When the students were informed that Baba was coming to Myrtle Beach,
Ella wanted to go. ( Miss Craske never tried to convince anyone to come to Baba, but simply said, in effect, “Here it is—it’s up to you.”) She was living
on very little in New York and didn’t want to ask her father for money to see someone who was said to be the Christ, so she scrimped and saved and bought the ticket
Ella flew in to Wilmington the night of May 16, 1952, with two other
young women. The next day was her first meeting with Baba, in the Barn. “I only remember seeing His form and His eyes—that’s all.” Wistfully Ella said,
“I did not see who Baba was”—something that has always been a great loss to her. She stumbled out of the Barn and had to be alone. Being a country girl,
and not realizing that one was not supposed to stray off the paths, she walked for a while through the woods.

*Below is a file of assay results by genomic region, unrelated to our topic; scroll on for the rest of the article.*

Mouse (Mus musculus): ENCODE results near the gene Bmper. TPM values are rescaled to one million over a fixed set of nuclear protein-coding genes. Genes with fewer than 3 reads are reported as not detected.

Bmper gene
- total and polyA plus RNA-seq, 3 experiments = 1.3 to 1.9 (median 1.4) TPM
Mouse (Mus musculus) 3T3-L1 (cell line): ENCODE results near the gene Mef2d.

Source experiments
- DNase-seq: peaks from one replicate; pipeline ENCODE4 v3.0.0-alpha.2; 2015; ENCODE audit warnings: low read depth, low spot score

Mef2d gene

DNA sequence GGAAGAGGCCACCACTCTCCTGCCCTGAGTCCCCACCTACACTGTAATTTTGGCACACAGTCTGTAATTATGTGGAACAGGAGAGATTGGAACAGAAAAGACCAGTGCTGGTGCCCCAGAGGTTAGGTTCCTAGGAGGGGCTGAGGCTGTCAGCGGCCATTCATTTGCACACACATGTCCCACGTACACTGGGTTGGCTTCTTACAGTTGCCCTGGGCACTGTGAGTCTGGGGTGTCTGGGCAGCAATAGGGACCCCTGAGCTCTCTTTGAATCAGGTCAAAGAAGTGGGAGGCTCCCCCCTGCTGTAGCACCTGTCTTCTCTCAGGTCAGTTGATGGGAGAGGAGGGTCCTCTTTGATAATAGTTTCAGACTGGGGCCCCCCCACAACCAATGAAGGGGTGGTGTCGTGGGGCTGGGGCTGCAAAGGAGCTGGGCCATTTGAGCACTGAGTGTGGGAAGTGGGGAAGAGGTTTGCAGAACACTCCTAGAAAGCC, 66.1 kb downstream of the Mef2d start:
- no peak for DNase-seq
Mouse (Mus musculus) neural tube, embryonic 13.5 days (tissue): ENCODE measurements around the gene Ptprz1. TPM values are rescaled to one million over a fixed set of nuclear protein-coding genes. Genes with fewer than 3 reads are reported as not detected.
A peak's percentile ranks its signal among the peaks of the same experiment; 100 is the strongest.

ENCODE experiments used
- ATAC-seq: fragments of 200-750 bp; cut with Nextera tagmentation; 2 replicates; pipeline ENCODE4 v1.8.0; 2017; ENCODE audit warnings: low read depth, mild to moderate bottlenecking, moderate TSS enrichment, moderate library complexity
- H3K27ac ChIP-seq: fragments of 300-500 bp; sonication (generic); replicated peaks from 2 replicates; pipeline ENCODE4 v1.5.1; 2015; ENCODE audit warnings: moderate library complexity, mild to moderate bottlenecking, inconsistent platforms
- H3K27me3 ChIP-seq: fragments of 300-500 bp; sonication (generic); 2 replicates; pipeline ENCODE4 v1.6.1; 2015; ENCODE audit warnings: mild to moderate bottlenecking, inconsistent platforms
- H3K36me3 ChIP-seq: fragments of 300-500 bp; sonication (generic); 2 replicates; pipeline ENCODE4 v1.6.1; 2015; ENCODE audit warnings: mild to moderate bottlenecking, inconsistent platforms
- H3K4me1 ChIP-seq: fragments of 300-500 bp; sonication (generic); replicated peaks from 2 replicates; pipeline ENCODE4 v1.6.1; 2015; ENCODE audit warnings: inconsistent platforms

After she returned, she learned that she and her friend Myrna were
invited to tea with the women mandali. Being the only girl in a family of boys, Ella was used to a certain toughness, and so what struck her very strongly about Mehera and the other women was
their incredible gentleness and their genuine interest in each individual.
After Ella met Baba, several significant things happened. The love of her life had been dance, but she now
realized that she did not have the qualities necessary to become the dancer she wanted to be. At that time she also underwent “a rough surgery.” Soon
after, she met her husband-to-be, Peter, who was studying to be an Episcopal priest. After marriage, they lived in
the inner city, where Peter served an impoverished community of recent Puerto Rican immigrants. Miss Craske was very patient with Peter, never speaking about Baba to him unless he asked. (
Eventually he did become desirous of speaking with Miss Craske alone.)
In 1956, when Ella was expecting her first child ( Wyatt, later known
as Viola), Baba came to New York, where she saw Him at the Hotel Delmonico. He touched her once, very quickly—an
event she connects with the great transcendent joy she experienced in giving birth. Peter, a very reserved man, came to the hotel in his clerical collar to meet Baba. Ella joked that when